It's that time again.
Book group Christmas party on Tuesday night means that I have the weekend to bag up the lollies (sweets / candy) that we use for the count.
Our book group is a very democratic in the way we choose our books. All of the group bring along two books for the choosing. Criteria for these books are 1. Of literature or good popular fiction standard, 2. Under 500 pages (though there is a bit of leeway on this.) 3. No non-fiction, autobiography and biography. 4. Easily obtainable either in a library, online or in e-book form.
At the meeting on Tuesday everybody will champion their two books, after which all are handed a rubber glove and a bag of 25 lollies with which they will cast their votes. You can't vote for your own books, but as many lollies as you want on the books. The top eleven books are selected for the year. I love what's been put up this year - I can say after Tuesday what they are, but for now, I have my own dilemma.
What am I going to put up?
Here's the bother. I had a couple of books in mind, but they've been put up already by people in the group. So I've raided my kindle and the bookshelves and I've got to get down the job of picking two.
So here is my long list, with pros and cons.
Tampa by Alissa Nutting
Pros: Well under 500 pages. Acclaimed.
Cons: It's the story of a female sociopathic paedophile who preys on teenage boys
See, I think this could really bring up some great conversation around the table. However I wonder how it might be received by some of the more delicately constitutioned members of the group. I've only heard good things about this book and think that the pros outweigh the cons when it comes to putting it up.
All the Birds, Singing by Evie Wyld
Pros: Well under 500 pages, winner of last year's Miles Franklin Award, Australian content
Cons: Might be over-hyped
I've heard a lot about this book - and finally picked it up at the airport on the way home from Sydney the other day. It's the story of an outsider and the book allegedly reveals an existence of beauty, horrors, hope and redemption. Unsettling and fresh. This is another strong maybe book. But after a head of somewhat harrowing books this year (ie. Gillian Mear's "Foals Bread" and Flanagan's "The Narrow Road to the Deep North" maybe something lighter is a good idea.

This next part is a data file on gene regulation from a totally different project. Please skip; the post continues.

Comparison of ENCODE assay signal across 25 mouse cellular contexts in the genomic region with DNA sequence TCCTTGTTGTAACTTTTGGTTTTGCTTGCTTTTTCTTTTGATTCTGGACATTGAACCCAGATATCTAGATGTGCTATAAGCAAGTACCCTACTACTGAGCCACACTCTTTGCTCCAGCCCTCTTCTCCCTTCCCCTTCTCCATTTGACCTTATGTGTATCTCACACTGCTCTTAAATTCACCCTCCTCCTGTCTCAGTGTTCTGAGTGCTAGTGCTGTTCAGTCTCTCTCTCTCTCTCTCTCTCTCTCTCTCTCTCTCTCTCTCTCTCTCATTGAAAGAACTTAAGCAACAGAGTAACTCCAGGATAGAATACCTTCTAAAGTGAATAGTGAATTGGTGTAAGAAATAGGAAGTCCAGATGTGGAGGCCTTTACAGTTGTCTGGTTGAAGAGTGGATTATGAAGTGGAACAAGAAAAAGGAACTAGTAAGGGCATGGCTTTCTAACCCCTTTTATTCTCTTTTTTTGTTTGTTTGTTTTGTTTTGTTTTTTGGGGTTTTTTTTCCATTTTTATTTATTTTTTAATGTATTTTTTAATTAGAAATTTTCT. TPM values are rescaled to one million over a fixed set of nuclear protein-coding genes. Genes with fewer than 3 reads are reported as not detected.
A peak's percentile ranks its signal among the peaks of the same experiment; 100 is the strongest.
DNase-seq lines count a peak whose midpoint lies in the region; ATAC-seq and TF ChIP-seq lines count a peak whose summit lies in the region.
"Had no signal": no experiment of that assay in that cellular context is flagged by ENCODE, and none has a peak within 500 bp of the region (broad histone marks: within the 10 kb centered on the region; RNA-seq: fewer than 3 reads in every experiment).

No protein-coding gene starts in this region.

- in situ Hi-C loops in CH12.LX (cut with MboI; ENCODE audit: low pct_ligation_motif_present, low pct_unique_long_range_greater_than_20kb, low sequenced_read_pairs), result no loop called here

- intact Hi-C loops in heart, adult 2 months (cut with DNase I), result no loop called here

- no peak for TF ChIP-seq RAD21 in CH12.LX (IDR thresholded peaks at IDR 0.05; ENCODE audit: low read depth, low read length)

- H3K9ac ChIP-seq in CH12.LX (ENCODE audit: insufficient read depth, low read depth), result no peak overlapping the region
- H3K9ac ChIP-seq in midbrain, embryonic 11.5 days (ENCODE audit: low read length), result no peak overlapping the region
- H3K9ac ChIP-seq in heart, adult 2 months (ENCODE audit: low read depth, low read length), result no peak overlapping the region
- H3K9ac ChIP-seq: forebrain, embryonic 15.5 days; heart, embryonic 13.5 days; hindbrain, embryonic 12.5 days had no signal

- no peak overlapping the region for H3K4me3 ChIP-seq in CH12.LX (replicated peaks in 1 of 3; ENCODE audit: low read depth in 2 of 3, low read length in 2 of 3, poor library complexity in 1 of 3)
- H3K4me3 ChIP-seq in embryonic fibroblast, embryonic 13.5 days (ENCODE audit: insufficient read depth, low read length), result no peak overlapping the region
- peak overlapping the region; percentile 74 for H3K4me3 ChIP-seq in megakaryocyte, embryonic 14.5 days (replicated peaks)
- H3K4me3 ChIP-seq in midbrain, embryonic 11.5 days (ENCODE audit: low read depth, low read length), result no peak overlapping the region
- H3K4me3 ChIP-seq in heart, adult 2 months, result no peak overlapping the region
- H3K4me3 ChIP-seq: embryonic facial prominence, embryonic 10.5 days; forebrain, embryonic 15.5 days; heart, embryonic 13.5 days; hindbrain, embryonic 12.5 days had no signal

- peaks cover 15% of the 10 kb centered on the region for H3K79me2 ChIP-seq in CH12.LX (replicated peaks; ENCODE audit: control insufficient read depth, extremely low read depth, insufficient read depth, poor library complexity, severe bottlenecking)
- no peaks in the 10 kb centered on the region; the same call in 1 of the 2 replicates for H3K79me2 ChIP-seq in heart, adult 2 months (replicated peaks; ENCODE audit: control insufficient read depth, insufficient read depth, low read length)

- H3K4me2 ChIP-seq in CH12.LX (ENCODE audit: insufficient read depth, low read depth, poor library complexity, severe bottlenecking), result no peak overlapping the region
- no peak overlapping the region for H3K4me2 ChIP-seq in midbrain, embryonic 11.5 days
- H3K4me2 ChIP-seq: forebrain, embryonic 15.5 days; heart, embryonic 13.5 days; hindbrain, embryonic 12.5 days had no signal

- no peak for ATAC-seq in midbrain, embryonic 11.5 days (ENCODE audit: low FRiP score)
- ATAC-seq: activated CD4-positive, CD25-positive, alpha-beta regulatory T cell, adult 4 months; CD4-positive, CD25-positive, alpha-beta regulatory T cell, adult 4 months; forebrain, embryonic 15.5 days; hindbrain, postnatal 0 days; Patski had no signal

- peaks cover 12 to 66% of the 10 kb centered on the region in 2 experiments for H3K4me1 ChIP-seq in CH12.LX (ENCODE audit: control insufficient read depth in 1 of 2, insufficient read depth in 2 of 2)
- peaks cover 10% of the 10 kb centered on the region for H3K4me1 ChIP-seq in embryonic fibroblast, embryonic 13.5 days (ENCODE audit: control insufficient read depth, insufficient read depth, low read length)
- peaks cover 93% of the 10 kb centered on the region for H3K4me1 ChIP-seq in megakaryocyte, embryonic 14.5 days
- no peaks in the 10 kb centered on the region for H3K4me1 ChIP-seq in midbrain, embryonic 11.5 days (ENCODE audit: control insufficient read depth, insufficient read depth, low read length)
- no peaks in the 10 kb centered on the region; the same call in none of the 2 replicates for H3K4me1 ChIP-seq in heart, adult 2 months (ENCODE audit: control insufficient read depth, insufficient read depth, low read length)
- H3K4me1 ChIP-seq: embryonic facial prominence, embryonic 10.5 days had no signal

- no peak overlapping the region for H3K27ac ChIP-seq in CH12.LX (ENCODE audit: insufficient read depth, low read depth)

A Short History of Tractors in the Ukraine by Marina Lewicka
Pros: Under 500 pages, Funny
Cons: Strange title. About parents - and we all have our parent issues
This book is a few years old and tells the tale of a daughters and fathers. Dad, it appears, is going a bit dotty and remarries - a glamorous woman from the Ukraine - his place of origin. As the sisters try to to usurp the gold digger some not so great family history comes out. I think this is a pretty benign choice that should get the conversation flowing, especially as most of us in the group have aging parents.
Birdsong by Sebastian Faulks
Pro: Under 500 pages, we've never done any Sebastian Faulks, well regarded
Con: War story
Birdsong is seminal - probably the most beautiful book ever written about trench warfare. It's up there as one of the best books I've ever read and Sebastian Faulks is one of my favourite authors. However, I'm known as "war girl" in the group as I've often put up books about war. So after putting up the "The Book Thief", "The Narrow Road to the Deep North" and a couple of other books in the same vein, I wonder if they're sick of me putting these sorts of books up for the group.
All That I Am by Anna Funder
Pros: Under 500 Pages. Award winner. Australian Author
Cons: War story. It's been put up before and didn't make the cut.
We've had a couple of books that should have made the cut, but didn't. Ian McEwan's "Atonement" being one. This is the other. A story of Jewish refugees in London in 1939, it tells the tale of two sisters living their lives under a greater threat. Anna Funder is an amazing writer, but I'm wondering if it would get a second telling - though in saying that, we have four new members in the group now who wouldn't have voted for it when it didn't make it (and it only missed out by one lolly - just like Atonement - yet another war story)
The Book of Strange New Things by Michel Faber
Pros: An author we respect, looks interesting
Cons: Over 500 pages
Michel Faber wrote one of my favourite books - "The Crimson Petal and the White". We also did "Under the Skin" earlier this year - strange book that it was. He's a fantastic writer - but the book is over 500 pages - not by much, but I think that this will preclude it. This might be my Christmas reading.
All the Light We Cannot See by Anthony Doerr
Pros: My mother thinks it's brilliant, great reviews
Cons: Just over 500 pages. War story
It may seem strange to want to put up a book my Mum likes but she's has good taste in books. I send a lot of books her way and she tells me of things she likes. She's raved about this one. However, it tells the story of a blind girl in France and a young boy in Germany in World War II - do you see a theme happening here? Good reads rates it up there as one of the books of the year.
Oryx and Crake by Margaret Atwood
Pros: Under 500 pages, great author
Cons: A bit strange
Margaret Atwood is one of my favourite authors. The queen of dystopia, she's incredible. I love her imagination and her presence of mind. We did "The Handmaid's Tale" a few years ago and the group loved it. I listened to "The Year of the Flood" the sequel to the book on a road trip to Adelaide a few years ago and that was brilliant. Margaret Atwood is a living treasure.
So can you see my dilemma? There are a number of other books I've considered putting on the short list and I have to make my decision by the end of tomorrow. We're nearly there - but gee, this is a hard one.
Any advice on what the two should be would be welcome.
Have a great one.